**Happy 13th of December!**

**Throughout the month, to accompany the release of our book on the Mathematics of Christmas, Hannah Fry & I are tweeting out Christmathsy bits and pieces, one a day, advent calendar style. Assuming we don’t run out of ideas, that is…**

Answers via the comments or on Twitter. All correct answers will be rewarded with deep respect and warm Christmas wishes. Enjoy!

**CLICK HERE TO SEE THE WHOLE CALENDAR SO FAR**

**SOLUTION TO YESTERDAY’S PUZZLE**

Scroll down for the solution…

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**Solution:**

The real Santa was the middle one.

Left-Santa can’t be telling the truth, so at least one is telling the truth. Middle-Santa can’t be lying, since that would imply he was telling the truth about there being at least two liars. So Middle-Santa is telling the truth, which implies Right-Santa is lying (along with Left-Santa). This means that Santa never lies, so Middle-Santa must be the real one.

Congratulations to Tim McDonald, Pierre Schramm, Stuart Langridge, Andrew Wyld, Troy, Pupang and Olaf Doschke, who all got it right, Also, a special mention for Katie, both for this observation:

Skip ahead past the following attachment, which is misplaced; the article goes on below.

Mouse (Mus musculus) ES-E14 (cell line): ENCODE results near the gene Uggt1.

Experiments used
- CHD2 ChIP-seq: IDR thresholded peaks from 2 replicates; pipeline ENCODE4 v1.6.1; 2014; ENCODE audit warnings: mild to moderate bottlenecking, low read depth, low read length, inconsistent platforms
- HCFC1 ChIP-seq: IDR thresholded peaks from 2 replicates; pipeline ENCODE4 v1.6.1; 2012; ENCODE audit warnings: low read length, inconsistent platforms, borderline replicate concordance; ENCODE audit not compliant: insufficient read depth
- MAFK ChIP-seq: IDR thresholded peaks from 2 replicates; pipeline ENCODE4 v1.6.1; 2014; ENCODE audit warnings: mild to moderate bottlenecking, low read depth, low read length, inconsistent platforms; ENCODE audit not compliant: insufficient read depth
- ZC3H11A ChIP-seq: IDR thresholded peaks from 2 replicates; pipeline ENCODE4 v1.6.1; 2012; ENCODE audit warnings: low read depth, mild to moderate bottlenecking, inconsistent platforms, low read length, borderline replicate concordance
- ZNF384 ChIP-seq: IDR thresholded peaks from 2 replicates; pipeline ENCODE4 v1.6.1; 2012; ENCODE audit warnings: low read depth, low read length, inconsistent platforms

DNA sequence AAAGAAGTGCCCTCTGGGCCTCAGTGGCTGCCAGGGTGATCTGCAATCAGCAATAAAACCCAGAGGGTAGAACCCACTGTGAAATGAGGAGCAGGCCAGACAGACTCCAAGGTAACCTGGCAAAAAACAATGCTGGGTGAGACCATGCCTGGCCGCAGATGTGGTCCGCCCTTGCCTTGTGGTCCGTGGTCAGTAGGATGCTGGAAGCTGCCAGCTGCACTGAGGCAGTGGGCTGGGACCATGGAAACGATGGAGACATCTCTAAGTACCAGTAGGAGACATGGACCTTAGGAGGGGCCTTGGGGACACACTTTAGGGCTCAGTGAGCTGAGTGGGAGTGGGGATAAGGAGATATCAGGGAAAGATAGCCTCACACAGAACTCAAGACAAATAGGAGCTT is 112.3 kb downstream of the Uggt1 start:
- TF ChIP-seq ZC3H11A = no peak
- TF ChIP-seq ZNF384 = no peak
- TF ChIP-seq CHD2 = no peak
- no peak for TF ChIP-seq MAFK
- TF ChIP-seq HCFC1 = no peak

[Take a look back at the image… She’s got a point, you know.]

… and for this wholly reasonable question:

Katie is right to remark that we are implicitly assuming that all the statements must have a well-defined truth value. Technically, it’s not actually that the one on the left CAN’T be the real Santa; it’s just that if he is then the statements are not consistent (or not well-founded in a logical sense).

Thanks for all the contributions!

Olaf Doschke>it’s not actually that the one on the left CAN’T be the real Santa; it’s just that if he is then the statements are not consistent.

With that argument anyone making an inconsistent statement could render someone else unreal? Why didn’t Hillary Clinton think of that?